Besides the monumental competition of who has superior spaceflight capabilities and the spectacle of rocket take-offs and moon-landings, the series offers a unique perspective that puts the audience in a gripping overview of its people rather than the machines.
For All Mankind offers a deeper meaning beyond space travel, by adding a personal touch into understanding not just the achievements of these exceptional space travel feats, but also into those of the men and women behind them. It is ultimately compelling because it successfully unravels the stories behind these people, often shrouded by the stardom of space exploration.
The film explores the underlying parallels between the astronauts and those around them and a good part of the series fixates around the moon-landings of the Apollo flights between Baldwin and his comrades, while the other half explores the hidden world of these astronauts seen behind the eyes of their families and friends. You’re not just watching an astronaut fly into space, you’re also watching a friend, husband and father preparing to leave his family 384,400km behind, for months or for some, for good.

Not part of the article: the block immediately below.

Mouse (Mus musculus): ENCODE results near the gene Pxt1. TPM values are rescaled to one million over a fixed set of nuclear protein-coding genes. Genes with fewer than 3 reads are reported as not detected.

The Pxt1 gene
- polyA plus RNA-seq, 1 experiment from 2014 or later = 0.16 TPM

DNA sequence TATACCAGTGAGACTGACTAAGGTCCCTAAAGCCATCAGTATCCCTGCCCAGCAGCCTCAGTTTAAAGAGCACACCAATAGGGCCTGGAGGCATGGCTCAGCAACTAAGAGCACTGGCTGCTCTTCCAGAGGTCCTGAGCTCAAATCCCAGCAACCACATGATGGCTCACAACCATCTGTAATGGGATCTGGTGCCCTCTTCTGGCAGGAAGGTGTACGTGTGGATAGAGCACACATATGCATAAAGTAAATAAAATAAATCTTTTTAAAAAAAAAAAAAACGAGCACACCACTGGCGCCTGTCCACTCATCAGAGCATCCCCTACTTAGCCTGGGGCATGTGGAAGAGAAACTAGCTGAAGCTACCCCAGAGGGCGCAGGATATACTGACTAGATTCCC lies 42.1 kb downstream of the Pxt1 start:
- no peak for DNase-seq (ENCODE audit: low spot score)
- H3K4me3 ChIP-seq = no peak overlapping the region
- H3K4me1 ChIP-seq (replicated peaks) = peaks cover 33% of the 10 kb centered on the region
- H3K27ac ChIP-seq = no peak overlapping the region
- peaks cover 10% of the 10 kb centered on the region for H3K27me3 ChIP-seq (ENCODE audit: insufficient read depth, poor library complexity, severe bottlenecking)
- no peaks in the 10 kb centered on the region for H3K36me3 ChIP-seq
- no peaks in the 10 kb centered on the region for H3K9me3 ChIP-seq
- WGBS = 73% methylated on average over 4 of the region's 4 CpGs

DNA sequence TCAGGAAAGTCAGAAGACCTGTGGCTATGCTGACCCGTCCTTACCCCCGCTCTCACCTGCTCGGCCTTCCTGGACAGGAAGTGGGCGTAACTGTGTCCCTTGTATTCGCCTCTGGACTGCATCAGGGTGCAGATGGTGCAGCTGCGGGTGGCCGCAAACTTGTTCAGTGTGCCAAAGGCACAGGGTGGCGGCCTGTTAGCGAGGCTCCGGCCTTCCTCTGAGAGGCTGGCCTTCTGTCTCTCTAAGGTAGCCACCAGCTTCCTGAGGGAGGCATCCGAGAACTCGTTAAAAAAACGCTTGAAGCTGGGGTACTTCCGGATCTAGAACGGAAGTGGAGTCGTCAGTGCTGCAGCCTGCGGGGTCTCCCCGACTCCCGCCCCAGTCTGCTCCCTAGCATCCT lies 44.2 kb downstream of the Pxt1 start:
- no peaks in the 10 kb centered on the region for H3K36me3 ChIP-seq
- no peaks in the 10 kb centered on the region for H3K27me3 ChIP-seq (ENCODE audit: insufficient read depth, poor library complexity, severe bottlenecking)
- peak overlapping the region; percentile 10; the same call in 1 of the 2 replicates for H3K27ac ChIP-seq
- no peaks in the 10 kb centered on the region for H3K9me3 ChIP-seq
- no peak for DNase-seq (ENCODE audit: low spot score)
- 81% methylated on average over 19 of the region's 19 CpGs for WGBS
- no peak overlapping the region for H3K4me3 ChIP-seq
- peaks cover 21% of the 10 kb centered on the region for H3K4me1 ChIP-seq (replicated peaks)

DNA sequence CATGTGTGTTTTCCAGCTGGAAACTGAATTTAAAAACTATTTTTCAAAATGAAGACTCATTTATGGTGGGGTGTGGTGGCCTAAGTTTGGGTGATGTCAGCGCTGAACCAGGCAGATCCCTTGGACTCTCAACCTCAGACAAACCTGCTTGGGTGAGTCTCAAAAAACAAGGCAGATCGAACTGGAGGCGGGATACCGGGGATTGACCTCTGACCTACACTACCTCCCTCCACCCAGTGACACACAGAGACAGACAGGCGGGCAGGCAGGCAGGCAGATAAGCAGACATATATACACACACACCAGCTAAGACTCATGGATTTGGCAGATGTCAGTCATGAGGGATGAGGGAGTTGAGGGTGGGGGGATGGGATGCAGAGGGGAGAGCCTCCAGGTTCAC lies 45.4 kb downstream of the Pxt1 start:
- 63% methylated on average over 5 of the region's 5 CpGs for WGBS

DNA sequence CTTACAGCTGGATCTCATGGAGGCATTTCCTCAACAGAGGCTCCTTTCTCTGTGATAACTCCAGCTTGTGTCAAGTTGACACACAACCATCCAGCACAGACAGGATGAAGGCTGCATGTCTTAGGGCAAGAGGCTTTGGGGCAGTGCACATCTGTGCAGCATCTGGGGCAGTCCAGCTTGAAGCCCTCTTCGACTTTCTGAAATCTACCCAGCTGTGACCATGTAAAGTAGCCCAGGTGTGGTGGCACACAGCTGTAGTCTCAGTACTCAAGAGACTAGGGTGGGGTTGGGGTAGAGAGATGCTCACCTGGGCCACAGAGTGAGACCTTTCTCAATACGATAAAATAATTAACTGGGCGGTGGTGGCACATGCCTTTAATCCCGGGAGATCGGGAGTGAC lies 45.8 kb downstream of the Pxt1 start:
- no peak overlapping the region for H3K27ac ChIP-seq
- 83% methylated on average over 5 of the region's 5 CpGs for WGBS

The show is also not afraid to kill off some of the main characters, and before you know it, some of the characters you’ve followed can die for no reason, because that’s what life is. It is also unafraid to tackle hot topics, such as being gay and recognising the need to remain in the closet, as well as its take on mental health. Dorman’s portrayal of Gordo Stevens is essential viewing, as it shows a hero, a father, philanderer, national hero and a damaged man, with an extended narrative across several instrumental episodes that highlight the unsettling candour behind the mental health of the astronauts.
Each of these characters brings out their own flavour to the show, and shapes the entire universe of astronauts, engineers and their families into something so gripping that the overarching narrative manages to weave an emotional anthology of loss, anger, love and joy. And that’s just Season 1.